The above should have been the title to Fannie Hurst’s 1933 novel “an Imitation of Life“. The book was later adapted into two successful motion pictures, one in 1934 and a remake in 1959. Because my life intertwines with the 1959 period, I will spend more time discussing the remake rather than on the earlier film which I will later tie into my conclusion.
The 1959 remake starts with the black mother(Annie Johnson), played by Juanita Moore, making a found child report with the police identifying a white girl(Susie), later portrayed by Sandra Dee, on the crowded New York beach where Juanita and her daughter(Sarah Jane), played by Susan Kohler, were spending the afternoon. Juanita reports that Susie had informed them that she and her mother had become separated in the crowd, causing Susie to now be lost. The police accompanied Juanita, Susie and Sarah Jane back to their original location, where Susie sees her mother(Lora Meredith), played by Lana Turner, who was then looking for Susie. After a brief initial investigation clarified the whole incident, the two mothers gratefully thank the police and immediately learn that the girls had very quickly formed an extremely close bond. Although the evening was growing late, the two girls begged their mothers to allow them to play together a little longer. It is important here to observe that Annie is obviously black , but Sarah Jane is an extremely fair skinned girl who could easily be mistaken for white, which is exactly what Lora had done when she asked Annie: “how long have you taken care of Sarah Jane?” Annie truthfully answers: “her whole life.” Lora told Susie that it was time to leave and they slowly begin to walk away when Sarah Jane informed Annie that she wished they had a home to go to. Lora overhears this statement and asks Annie where she lived. Annie explained that she was looking for a place where she and her child could live peacefully. Annie advised that she would like to work for Lora, would accept low wages and: eats like a bird. Lora, mistakenly, asked Annie how she could leave employment where she took care of such a lovely child like Sarah Jane? Juanita immediately injected: “my baby would go with me to live wherever I do.” Lora, clearly embarrassed by her misunderstanding of Annie’s and Sarah Jane’s true relationship, but emboldened by the very close relationship between their daughters, invited Annie and Sarah Jane to live with them.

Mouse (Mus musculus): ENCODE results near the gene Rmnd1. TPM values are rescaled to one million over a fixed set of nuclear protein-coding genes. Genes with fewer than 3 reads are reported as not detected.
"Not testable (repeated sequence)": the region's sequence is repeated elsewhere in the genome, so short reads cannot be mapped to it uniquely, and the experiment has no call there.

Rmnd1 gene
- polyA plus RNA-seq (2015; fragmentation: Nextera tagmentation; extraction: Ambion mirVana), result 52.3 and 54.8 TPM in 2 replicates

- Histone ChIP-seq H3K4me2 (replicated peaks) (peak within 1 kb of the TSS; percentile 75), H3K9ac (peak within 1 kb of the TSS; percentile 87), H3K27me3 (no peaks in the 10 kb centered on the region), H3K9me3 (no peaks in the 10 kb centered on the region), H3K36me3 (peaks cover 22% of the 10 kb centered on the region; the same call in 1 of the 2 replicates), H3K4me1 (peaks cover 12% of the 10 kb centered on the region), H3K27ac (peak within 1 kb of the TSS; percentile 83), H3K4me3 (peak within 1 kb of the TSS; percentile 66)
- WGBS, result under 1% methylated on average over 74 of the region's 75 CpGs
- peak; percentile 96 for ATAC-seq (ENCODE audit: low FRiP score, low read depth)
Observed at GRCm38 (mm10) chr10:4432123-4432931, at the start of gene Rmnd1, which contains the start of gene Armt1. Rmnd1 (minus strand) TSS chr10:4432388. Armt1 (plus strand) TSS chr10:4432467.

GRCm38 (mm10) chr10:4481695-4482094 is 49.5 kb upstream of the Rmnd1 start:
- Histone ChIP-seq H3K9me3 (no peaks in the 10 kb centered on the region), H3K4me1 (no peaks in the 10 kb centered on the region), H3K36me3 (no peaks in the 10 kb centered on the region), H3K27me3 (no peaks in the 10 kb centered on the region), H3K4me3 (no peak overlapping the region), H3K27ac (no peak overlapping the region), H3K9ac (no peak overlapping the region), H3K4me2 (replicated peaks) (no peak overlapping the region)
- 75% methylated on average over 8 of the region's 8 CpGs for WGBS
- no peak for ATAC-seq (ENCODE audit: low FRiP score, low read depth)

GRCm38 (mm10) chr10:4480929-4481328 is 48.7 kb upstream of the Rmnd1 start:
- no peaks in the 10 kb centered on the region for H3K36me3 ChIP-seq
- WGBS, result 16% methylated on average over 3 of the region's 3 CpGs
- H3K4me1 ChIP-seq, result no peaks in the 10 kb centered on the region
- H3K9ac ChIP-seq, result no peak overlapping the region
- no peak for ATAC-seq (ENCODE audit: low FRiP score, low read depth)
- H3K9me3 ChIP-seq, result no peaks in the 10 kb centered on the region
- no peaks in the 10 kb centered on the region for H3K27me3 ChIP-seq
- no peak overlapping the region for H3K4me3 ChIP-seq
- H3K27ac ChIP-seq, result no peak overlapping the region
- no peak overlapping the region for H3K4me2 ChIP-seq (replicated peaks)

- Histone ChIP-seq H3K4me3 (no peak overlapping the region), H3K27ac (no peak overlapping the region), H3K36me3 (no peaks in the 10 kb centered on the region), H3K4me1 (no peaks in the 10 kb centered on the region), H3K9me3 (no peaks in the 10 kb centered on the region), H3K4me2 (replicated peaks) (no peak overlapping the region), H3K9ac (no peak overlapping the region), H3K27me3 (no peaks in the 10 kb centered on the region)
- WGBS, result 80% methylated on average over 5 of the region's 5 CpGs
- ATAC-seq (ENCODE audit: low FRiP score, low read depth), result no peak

Both movies were made with the prevailing racial attitudes still apparent throughout and those attitudes continued to reflect one reason why the civil war was fought-racial disparity. This reason continued to cause segregation and problems between the races as well as individually within both races. For example, after Sarah Jayne’s boyfriend beat her when he learned that Annie was black; Annie told Sarah Jane to accept her race and quit fighting it. Yet, Sarah Jane remained determined to be accepted as white although her mother was obviously black, which ignored the one drop of black blood rule that governed most of America throughout this period. Yet, Lora and Susie continued awkwardly trying to accept Sarah Jane and Annie as “family” within their own white family living in a segregated society. Is Sarah Jane’s racial attitude compatible with her desire and their lifestyle?
Hurst, the Jewish woman, who wrote “an imitation of life” was deeply involved in the Harlem Renaissance, or the new negro movement that emerged in the early 20th century and in some ways ushered in the civil rights movement of the late 1940s and early 1950’s. This movement combined (c. 1918-37) American culture, particularly in the creative arts which allowed the most influential movements where participants sought to separate the forms of black art as reflecting their heritage that separated them from the Victorian moral values and bourgeois stereotypes as seen by whites to reinforce racist beliefs. The movement had an enormous impact on subsequent black literature and consciousness worldwide, including Africa and the Caribbean. Although the movement was not confined to the Harlem district of New York City, Harlem attracted a remarkable concentration of intellect and talent and served as the symbolic capital of this cultural awakening.
W.E.B. DuBois advocated a similar position to define an American culture distinct from that of Europe, one that would be characterized by ethnic pluralism as well as a democratic ethos. The idea was to develop cultures side by side in harmony rather than two cultures “melted” together or ranked on a scale of an evolving civilization. DuBois advocated his position in the The souls of Black Folk (1903). Similarly, DuBois and his NAACP Collogue James Weldon Johnson asserted that the only “uniquely American expressive” traditions had been developed by African Americans. This judgement began to spread thru African American music, especially the blues and jazz, which became a worldwide sensation throughout the jazz age. The revolution continued to spread throughout other black art forms such as poetry, art, etc.
The movement caused new publishing houses such as Alfred A. Knopf, Harcourt Brace, and, and Boni & Liverlight, who were breaking away from the emphasis on British tradition, to open their doors to black authors. The New Negro; An Interpretation, (1925) edited by Alain Locke sold well and garnered positive critical attention in addition to inspiring black leaders and would-be-authors to grow with the changing attitudes brought alive by the renaissance. When Locke attempted to direct the “movement” he announced in The New Negro to turn away from social protest and embrace self expression or ‘folk values” like the Irish literary renaissance had recently done. Some disagreed with this idea, but the movement pushed forward anyway. Inspired by Southern folk songs and Jazz, Jean Toomer experimented with lyrical modifications of prose in his book Cane (1923) which to many appeared to change how writers wrote about black life. During this period black drama showed a steady improvement in content, direction and substance. Yet black actors gained unprecedented opportunities during a period that included black face and was still limited by racisim, to develop before all white, mixed and all black audiences.